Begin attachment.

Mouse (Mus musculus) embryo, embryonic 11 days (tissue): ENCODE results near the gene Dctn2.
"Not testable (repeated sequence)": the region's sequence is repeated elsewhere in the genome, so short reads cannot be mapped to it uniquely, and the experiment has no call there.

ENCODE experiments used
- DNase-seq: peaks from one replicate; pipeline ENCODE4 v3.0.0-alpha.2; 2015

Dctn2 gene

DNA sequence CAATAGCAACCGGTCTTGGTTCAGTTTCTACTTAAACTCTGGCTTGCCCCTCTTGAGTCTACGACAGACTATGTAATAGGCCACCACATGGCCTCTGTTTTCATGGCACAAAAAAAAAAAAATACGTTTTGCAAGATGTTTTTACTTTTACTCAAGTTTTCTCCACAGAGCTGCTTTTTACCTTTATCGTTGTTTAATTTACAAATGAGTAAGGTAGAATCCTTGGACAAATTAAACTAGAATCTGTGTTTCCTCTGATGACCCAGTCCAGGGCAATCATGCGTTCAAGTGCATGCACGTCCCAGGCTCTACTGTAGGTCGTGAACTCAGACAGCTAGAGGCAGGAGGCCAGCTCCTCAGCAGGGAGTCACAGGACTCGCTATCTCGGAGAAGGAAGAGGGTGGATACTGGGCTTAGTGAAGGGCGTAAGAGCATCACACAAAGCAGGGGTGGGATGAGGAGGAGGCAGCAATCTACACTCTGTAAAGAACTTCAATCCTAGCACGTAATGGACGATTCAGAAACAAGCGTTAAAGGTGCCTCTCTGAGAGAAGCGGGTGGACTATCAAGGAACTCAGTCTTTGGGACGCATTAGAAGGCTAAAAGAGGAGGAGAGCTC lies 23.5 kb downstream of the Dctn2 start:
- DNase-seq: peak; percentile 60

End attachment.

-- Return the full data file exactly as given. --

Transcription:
Mouse (Mus musculus) embryo, embryonic 11 days (tissue): ENCODE results near the gene Dctn2.
"Not testable (repeated sequence)": the region's sequence is repeated elsewhere in the genome, so short reads cannot be mapped to it uniquely, and the experiment has no call there.

ENCODE experiments used
- DNase-seq: peaks from one replicate; pipeline ENCODE4 v3.0.0-alpha.2; 2015

Dctn2 gene

DNA sequence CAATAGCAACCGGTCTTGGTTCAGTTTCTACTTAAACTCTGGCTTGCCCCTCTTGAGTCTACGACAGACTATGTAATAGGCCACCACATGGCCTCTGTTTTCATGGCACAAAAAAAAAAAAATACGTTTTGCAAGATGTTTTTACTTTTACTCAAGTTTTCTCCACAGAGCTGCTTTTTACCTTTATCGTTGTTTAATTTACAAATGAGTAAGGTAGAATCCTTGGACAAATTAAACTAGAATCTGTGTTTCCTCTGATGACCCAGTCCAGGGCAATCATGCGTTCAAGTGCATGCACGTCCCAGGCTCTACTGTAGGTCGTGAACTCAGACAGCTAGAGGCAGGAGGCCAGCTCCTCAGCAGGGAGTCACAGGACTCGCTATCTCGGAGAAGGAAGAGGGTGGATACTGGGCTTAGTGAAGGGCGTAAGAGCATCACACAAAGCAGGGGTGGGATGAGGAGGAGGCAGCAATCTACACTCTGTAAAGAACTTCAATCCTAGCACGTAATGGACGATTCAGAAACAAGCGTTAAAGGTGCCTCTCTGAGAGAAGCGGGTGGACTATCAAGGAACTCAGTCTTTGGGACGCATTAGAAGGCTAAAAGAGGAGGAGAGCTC lies 23.5 kb downstream of the Dctn2 start:
- DNase-seq: peak; percentile 60